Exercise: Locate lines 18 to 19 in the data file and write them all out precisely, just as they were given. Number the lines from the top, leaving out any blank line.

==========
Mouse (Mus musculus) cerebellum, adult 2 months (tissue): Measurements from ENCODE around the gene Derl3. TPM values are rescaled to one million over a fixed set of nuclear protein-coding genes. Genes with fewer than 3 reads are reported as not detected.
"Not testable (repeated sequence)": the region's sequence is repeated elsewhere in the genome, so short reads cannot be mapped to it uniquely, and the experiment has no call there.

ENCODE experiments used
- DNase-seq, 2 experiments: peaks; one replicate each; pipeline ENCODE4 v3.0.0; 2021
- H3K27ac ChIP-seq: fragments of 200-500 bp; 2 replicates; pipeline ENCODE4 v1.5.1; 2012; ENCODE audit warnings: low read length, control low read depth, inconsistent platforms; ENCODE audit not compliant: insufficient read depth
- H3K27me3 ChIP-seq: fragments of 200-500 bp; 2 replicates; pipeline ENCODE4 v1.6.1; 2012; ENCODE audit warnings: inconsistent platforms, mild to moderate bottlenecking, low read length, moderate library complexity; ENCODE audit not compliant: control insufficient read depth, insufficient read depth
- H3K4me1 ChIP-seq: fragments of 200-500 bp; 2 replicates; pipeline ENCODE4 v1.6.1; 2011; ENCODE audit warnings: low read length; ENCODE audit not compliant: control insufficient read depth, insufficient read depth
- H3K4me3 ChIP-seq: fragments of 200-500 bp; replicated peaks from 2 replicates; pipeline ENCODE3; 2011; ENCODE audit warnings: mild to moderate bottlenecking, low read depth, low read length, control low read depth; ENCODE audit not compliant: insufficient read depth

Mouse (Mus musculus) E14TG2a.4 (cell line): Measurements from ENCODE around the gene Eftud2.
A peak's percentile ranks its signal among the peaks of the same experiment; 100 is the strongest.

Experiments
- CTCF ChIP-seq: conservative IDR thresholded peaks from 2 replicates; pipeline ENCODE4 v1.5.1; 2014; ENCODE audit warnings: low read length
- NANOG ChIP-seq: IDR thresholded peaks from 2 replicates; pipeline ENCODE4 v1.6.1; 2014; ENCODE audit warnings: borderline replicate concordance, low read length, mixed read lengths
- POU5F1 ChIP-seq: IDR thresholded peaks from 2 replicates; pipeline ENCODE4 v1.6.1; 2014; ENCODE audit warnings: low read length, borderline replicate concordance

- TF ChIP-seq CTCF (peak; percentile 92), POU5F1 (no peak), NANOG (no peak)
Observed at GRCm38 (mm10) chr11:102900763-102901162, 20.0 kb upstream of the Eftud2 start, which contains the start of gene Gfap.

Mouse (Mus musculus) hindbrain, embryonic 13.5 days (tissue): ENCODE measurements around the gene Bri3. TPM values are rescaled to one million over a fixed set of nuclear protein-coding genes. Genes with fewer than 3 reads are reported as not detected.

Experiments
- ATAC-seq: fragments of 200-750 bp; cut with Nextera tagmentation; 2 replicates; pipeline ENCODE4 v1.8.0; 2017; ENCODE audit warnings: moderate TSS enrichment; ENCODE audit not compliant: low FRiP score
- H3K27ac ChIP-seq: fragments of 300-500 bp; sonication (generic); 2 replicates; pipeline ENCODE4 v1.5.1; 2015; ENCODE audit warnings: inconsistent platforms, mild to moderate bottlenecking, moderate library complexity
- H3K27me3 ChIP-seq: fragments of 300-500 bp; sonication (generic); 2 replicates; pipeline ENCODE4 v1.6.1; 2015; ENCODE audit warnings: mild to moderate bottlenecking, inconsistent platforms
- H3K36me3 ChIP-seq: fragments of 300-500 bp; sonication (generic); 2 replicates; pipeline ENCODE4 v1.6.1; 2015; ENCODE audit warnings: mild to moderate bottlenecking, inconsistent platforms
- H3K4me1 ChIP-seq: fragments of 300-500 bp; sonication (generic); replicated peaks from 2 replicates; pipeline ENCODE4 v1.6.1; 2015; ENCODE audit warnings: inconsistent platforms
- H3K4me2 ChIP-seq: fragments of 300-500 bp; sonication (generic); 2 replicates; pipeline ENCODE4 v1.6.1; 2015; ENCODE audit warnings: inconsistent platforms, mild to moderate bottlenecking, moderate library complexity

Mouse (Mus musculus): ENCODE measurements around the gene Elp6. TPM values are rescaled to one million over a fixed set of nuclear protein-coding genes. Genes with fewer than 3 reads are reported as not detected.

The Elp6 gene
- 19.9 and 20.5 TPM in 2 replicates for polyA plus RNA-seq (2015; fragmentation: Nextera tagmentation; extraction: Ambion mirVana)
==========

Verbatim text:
Experiments
- ATAC-seq: fragments of 200-750 bp; cut with Nextera tagmentation; 2 replicates; pipeline ENCODE4 v1.8.0; 2017; ENCODE audit warnings: moderate TSS enrichment; ENCODE audit not compliant: low FRiP score